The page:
Farewells: Bruce Lee (1940 - 1973)

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Bruce Lee

Bruce Lee
Bruce Lee
Such was the legend of Bruce Lee that, some 20 years after his death, a tribe of Malaysian bushmen still believed the star to be alive, convinced his reported death on July 20, 1973, was an outlandish publicity stunt for movie he was shooting, “The Game of Death”.

Bruce Lee was born in San Francisco on November 27, 1940. On the night of his birth, his father was 3,000 miles away in New York's Chinatown performing comedy on the stage of the Cantonese Opera, a Chinese vaudeville theatre.

Lee's mother, Grace, named him Lee Yuen Kam, which means "protect­or of San Francisco." One of the nurses decided that the baby needed an American sounding name, and dubbed him Bruce Lee. When Bruce was three months old, his family returned to Hong Kong. Thanks to his father's show-business connections, Bruce starred in 20 films while he was a teenager, using the name Lee Siu Loong.

By the time he was 13 years old, he had become a serious student of martial arts. To his parents dismay, he often got into violent street fights, using techniques he learned while attending his martial arts classes. Concerned that Bruce was developing into a dangerous punk, his parents sent him to live with relatives in the United States until he turned 18, temporarily halting Lee's movie career.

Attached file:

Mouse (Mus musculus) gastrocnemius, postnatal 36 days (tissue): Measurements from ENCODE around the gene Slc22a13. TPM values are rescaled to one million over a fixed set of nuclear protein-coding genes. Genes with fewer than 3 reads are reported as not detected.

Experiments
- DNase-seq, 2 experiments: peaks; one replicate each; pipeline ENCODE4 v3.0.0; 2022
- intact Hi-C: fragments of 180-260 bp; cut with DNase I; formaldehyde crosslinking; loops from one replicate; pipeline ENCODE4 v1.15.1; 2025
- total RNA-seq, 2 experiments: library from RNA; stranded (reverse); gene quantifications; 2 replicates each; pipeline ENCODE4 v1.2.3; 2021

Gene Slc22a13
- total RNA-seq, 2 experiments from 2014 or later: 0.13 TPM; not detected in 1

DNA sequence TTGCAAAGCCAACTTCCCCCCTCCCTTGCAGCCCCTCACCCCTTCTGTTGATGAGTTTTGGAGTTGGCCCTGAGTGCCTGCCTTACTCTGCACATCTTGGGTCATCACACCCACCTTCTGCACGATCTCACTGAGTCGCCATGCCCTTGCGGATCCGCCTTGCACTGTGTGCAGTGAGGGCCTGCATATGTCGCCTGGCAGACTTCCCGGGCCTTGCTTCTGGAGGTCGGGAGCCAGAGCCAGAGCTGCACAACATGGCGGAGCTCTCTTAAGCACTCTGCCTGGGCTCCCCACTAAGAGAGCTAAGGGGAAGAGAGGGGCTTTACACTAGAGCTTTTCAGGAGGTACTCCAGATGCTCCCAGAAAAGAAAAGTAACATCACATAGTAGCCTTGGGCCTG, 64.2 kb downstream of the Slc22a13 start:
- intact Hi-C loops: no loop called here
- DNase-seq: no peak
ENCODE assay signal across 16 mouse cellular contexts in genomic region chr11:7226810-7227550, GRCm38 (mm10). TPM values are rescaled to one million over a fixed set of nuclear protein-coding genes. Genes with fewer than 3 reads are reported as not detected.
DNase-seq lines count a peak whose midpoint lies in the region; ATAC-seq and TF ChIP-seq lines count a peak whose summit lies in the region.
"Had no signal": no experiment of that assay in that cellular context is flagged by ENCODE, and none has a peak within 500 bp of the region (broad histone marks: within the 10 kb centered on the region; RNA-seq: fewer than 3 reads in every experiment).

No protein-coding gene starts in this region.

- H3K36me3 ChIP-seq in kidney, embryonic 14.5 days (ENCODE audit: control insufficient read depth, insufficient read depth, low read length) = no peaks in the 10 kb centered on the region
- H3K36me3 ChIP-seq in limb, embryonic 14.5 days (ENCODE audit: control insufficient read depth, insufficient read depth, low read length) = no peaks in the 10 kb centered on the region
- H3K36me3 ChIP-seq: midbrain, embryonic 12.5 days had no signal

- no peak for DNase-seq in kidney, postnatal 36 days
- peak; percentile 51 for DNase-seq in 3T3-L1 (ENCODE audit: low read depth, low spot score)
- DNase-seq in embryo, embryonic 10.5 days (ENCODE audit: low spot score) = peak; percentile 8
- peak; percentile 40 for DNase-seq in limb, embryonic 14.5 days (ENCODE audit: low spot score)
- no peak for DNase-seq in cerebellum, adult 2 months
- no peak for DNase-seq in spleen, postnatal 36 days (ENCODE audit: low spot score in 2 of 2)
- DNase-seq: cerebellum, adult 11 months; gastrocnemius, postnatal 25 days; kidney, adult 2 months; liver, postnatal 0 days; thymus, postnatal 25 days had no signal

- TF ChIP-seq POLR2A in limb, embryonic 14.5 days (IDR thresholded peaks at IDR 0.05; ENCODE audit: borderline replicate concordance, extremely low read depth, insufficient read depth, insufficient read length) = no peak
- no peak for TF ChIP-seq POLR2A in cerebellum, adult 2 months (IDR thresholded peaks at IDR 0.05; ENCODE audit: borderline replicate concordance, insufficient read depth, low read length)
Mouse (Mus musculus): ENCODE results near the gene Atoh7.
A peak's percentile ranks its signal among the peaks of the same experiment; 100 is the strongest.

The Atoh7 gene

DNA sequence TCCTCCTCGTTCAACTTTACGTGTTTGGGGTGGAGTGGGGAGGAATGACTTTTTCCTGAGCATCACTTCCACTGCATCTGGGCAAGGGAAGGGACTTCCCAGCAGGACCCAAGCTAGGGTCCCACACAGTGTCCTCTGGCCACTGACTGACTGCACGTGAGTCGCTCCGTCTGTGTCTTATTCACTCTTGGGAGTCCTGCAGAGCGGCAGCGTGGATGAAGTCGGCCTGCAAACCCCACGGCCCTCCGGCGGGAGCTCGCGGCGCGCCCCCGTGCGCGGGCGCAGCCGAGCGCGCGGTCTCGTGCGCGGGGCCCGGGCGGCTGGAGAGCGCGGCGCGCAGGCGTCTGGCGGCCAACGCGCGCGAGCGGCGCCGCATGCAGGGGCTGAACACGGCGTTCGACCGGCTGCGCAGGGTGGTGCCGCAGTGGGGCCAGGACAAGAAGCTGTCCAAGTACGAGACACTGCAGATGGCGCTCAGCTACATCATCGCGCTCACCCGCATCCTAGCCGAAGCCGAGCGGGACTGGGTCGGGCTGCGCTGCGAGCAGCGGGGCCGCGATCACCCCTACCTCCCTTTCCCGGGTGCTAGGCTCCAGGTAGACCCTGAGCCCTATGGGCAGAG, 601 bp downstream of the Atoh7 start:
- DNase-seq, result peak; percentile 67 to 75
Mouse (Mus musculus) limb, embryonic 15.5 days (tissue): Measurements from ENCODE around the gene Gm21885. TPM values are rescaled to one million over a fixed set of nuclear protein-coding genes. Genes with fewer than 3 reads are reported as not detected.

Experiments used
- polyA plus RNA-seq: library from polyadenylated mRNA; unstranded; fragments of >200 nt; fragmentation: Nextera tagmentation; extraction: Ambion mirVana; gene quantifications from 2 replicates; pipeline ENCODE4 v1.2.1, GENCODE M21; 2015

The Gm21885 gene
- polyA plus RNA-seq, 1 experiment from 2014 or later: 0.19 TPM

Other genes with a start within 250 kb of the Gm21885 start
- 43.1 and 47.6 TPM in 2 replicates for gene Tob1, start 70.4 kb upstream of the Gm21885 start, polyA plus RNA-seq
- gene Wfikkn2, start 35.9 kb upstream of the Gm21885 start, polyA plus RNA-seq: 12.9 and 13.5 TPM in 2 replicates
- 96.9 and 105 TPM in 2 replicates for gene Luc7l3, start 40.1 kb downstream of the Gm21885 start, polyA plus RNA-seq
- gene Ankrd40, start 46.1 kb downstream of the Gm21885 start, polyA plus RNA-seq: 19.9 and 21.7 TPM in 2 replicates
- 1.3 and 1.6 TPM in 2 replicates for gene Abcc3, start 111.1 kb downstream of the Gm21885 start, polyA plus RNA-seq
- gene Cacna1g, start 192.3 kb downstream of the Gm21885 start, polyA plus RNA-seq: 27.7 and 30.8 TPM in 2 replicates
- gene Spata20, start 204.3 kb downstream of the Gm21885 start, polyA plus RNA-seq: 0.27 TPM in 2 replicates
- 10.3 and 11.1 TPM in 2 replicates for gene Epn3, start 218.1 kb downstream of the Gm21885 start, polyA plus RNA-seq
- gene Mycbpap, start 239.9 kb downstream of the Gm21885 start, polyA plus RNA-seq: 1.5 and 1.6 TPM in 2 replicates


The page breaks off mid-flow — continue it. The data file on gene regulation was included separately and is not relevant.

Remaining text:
Eventually, Bruce Lee ended up in Seattle, where he enrolled at the University Of Washington. He continued to study martial arts and worked with an instructor (who had the rather strange name of Yip Man). Bruce earned his living working as a waiter at a Chinese restaurant. In 1964 he married another mar­tial arts student, Linda Emery. Shortly after their marriage, the couple moved to Oakland, California, and soon Bruce opened a martial arts school.

To promote the venture, he gave demonstrations at local tournaments. Hair­dresser to the stars Jay Sebring saw Bruce at a tournament in Long Beach and commended him to producer William Dozier, who was looking for a Chinese-American actor to co-star in his new television series, The Green Hornet. Dozier obtained films of Bruce in action and quickly signed him to a contract. Bruce Lee went on to appear in 30 episodes of The Green Hornet. Later, he guest starred on several television shows and had a featured role in the movie Marlowe.To supplement his income between acting assignments, Bruce gave private martial arts lessons to some of Hollywood's most prominent movie stars, including Steve McQueen, James Garner, and James Coburn.

In 1971 Bruce returned to Hong Kong, where he filmed a low-budget feature, Fists of Fury. He was paid $ 7,500. Fists of Fury became Hong Kong's all-time top-grossing feature, and when it was released in America, Bruce immediately became an international star. Three more films followed, culminating in Enter the Dragon, Bruce's first starring role in a Hollywood production. On July 20, 1973, Bruce went to visit actress Betty Ting Pei in her Hong Kong apartment to discuss a role for her in one of his up coming movies. When he complained of a headache, Betty offered him a prescrip­tion painkiller called Equagesic. While he was waiting for the medication to take effect, Bruce rested in Betty's bedroom.

A little time later, Betty Ting Pei tried unsuccessfully to wake Bruce Lee and phoned for an ambulance. Within the hour, Lee was rushed to a nearby hospital, where he was pronounced dead. The coroner ruled that Lee had suffered a fatal reaction to the painkiller. Shortly after his death, Return of the Dragon, the third martial arts film Bruce Lee made in Hong Kong, was released in America. The ads for the movie voiced a sentiment felt by Bruce Lee's millions of fans: "Boy, do we need him now.
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